The Screening Circus
In 2009, a recently retired professor of neurology with a long-standing interest in stroke prevention learnt that neighbours had received a leafleted invitation to be screened for stroke and other complications of cardiovascular disease. The leaflet, from a vascular screening company, invited them to go along to a local church (and pay £152, $230, €170) for a series of tests. Intrigued – not least because some of the information in the leaflet was factually misleading – he decided to go along himself.
‘First up was aortic aneurysm [enlargement of the main artery carrying blood from the heart] screening with ultrasonography done by a woman who did not want to be engaged in conversation about what the implications of finding an aneurysm might be. Next it was ankle and arm blood pressure measurements “for troubles with my circulation” . . . followed by a little non-vascular bonus: osteoporosis screening of my ankle. Then there was . . . electrocardiography to detect “trouble with the two upper chambers of my heart” . . . Then, finally, carotid [artery in the neck] ultrasonography to detect “plaque build up”. When I asked them what the implications of this might be they told me that blood clots could form and cause a stroke. Pressed on the sort of treatment I might be given, they offered a vague notion of blood thinning drugs but nothing about surgery until I asked directly if that might be an option, and indeed it was. “Might that be risky?” I enquired innocently. The answer was that any risks would depend on a full workup by my GP, with whom I should discuss abnormalities from any of the tests.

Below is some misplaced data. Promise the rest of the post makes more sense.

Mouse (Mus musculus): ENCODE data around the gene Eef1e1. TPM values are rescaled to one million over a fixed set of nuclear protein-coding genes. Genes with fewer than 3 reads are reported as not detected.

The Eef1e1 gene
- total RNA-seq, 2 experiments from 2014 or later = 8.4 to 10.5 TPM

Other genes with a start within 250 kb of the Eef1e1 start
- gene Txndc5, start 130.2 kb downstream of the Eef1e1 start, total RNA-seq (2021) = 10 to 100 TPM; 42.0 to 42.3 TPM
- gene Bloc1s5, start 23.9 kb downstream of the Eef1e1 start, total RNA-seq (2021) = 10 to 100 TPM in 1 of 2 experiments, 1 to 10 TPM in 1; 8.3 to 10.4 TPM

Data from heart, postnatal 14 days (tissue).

All of this was conducted without any privacy (except for the aortic aneurysm screening) . . . There seemed to be no doctor present, and the team showed no intention or will to engage in a discussion of the implications of false positive or false negative results, the prognostic implications of true abnormalities, or the risks and benefits of any treatments.
This was just screening, nothing more and nothing less, done for profit – with the results to be dumped in my lap within 21 working days and for my GP to sort out the emotional and physical consequences of any abnormality, true or false, even though she didn’t request the tests. . . . Inevitably this whole screening circus is liable to whip up anxiety in vulnerable people without discussing or taking the slightest responsibility for the consequences of any abnormalities found.’
Warlow C. The new religion: screening at your parish church. BMJ 2009;338:b1940
Read more in: What screening aims to achieve and why evidence matters.
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